Is There a Statute on Collecting Child Support in Michigan?

By Lisa S. Kramer

Section 722.3 of the Michigan Compiled Laws is the statute that obligates parents to support their minor children. Michigan courts may order a non-custodial parent to pay the custodial parent support for the care of their minor child. The goal of child support in Michigan is not to punish parents but rather to help parents establish a financial partnership for the sake of their minor children. Child support can include payment of the minor child's health care, child care and educational expenses.

Calculation of Payments

The Michigan State Court Administrative Office's Friend of the Court Bureau has set forth a formula for calculating child support payments. Michigan law, pursuant to Section 552.605 of the Michigan Compiled Laws, requires the court to use this formula for determining the amount of a parent's child support payment. To calculate child support payments in Michigan, visit the Michigan Courts website and use the Support Abatement Calculator. The Support Abatement Calculator considers factors such as the mother's and father's incomes, how many children each parent has, other support obligations, overnight visitation time, child custody arrangements, and health and child care expenses for the child.


Some states allow parents to pay child support directly to the other parent. However, Michigan prohibits this practice. In Michigan, child support payments are sent to a government agency known as the Michigan State Disbursement Unit, which acts as a middleman. Noncustodial parents are required to make payments directly to MiSDU, which then processes the payment and disburses it to the custodial parent. In some cases, a Michigan parent's child support payment may be deducted from his income by his employer through income withholding. The parent's employer sends the parent's withheld income to MiSDU for processing and disbursement to the other parent. Child support payments are received by the custodial parent through direct deposit into a personal checking or savings account or child support debit card.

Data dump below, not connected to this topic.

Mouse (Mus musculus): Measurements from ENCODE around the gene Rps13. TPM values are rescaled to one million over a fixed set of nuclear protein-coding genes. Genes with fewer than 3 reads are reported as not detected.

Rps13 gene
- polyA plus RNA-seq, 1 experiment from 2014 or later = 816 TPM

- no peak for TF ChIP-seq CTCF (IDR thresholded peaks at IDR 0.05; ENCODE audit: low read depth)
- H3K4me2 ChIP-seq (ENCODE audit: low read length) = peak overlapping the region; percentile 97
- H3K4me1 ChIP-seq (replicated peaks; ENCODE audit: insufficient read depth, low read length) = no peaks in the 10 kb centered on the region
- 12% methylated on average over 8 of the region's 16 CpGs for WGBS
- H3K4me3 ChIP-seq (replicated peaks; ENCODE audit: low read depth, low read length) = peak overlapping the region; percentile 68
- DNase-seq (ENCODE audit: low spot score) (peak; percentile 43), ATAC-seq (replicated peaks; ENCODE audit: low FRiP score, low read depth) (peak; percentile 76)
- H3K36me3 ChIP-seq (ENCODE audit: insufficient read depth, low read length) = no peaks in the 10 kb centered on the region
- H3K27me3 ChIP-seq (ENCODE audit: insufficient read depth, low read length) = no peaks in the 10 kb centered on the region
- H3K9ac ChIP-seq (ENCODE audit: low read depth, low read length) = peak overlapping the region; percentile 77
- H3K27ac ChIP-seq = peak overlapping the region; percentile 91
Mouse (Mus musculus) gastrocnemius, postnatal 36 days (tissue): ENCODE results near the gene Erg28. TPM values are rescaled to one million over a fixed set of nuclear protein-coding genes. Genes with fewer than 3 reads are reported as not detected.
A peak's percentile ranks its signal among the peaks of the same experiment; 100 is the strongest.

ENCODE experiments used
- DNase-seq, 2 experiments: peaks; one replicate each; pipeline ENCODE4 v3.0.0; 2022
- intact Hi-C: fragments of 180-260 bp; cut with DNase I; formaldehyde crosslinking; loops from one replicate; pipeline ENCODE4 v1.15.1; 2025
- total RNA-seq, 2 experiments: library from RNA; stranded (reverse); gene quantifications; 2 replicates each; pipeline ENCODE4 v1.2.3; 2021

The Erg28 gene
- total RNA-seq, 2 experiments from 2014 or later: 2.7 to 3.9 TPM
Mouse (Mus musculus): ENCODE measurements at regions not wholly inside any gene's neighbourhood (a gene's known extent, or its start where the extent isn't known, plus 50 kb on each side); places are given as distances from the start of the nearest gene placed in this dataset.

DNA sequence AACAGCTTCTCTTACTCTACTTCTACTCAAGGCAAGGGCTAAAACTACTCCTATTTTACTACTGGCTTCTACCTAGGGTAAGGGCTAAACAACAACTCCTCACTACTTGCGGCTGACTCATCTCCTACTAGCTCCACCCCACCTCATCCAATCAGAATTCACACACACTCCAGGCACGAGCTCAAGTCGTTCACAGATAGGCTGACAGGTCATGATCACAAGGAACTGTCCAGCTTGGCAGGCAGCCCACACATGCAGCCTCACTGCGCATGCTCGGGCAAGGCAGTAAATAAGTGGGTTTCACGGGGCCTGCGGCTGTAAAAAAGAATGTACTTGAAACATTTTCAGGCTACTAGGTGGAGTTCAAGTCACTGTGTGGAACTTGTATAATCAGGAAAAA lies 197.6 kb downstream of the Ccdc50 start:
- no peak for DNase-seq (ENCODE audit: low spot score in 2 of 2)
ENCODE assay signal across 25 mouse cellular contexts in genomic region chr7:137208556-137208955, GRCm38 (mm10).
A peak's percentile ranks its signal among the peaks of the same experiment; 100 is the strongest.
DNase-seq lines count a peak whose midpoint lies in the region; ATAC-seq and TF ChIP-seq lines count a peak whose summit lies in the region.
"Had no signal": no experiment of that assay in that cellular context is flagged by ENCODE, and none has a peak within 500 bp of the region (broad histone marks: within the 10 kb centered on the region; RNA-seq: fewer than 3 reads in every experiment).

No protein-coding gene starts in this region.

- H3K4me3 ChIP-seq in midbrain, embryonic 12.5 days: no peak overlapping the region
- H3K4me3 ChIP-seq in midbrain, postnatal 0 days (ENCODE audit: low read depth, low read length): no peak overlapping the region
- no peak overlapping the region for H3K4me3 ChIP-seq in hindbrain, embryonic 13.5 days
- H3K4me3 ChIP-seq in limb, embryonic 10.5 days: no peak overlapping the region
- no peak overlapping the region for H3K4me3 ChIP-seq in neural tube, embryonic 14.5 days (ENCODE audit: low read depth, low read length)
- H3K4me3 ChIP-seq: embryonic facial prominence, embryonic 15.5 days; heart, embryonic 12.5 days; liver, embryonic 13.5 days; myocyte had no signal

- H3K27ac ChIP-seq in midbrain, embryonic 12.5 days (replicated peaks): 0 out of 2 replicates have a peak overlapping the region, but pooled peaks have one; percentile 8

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If a parent fails to pay child support, Michigan's Friend of the Court Bureau may enforce the child support order by sending an income withholding notice to the parent's employer. Once received, the employer is required to withhold income from the parent and send the money to the MiSDU. The Friend of the Court Bureau may also enforce the child support order by intercepting the parent's state and federal income tax refunds, placing a lien against the parent's real or personal property, or suspending the parent's driver's license.

Statute of Limitations

The statute of limitations for collection of unpaid child support payments is 10 years from the date the last child support payment is due under the child support order, regardless of whether or not the last payment is made. For example, if a parent owes child support in Michigan from when a child was 3 years old, with the last support obligation due when the child turns 18, unpaid child support dating back to when the child was 3 could be collected 25 years later, up until the child turns 28.

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Alabama Child Support Arrears Laws

Child support is awarded to a custodial parent to provide financial assistance with a child's basic needs, including food, clothing and shelter. Support is generally owed until the child turns 18. When a non-custodial parent does not pay as ordered, the owed support becomes past due, or in arrears. In Alabama, the Department of Human Resources' Child Support Enforcement Program aids custodial parents in the collection of child support arrearages.

Child Support Garnishment Rules & Regulations in Michigan

In Michigan, the friend of the court may enforce a court's order for child support by withholding, or garnishing, a parent's wages. The friend of the court may also garnish both state and federal tax returns, to a certain limit. Under some circumstances, a parent who is owed child support can initiate garnishment, and at other times, the friend of the court is required by law to initiate garnishment.

According to Kentucky Law, What Happens if a Man Isn't Able to Pay Child Support?

A noncustodial parent in Kentucky is responsible for paying child support until his child graduates from high school and turns 18. If he is unable to pay, the court may temporarily modify the support order, but that does not end his child support obligation. The state has a variety of methods to collect support from monetary sources other than the nonpaying parent's income.

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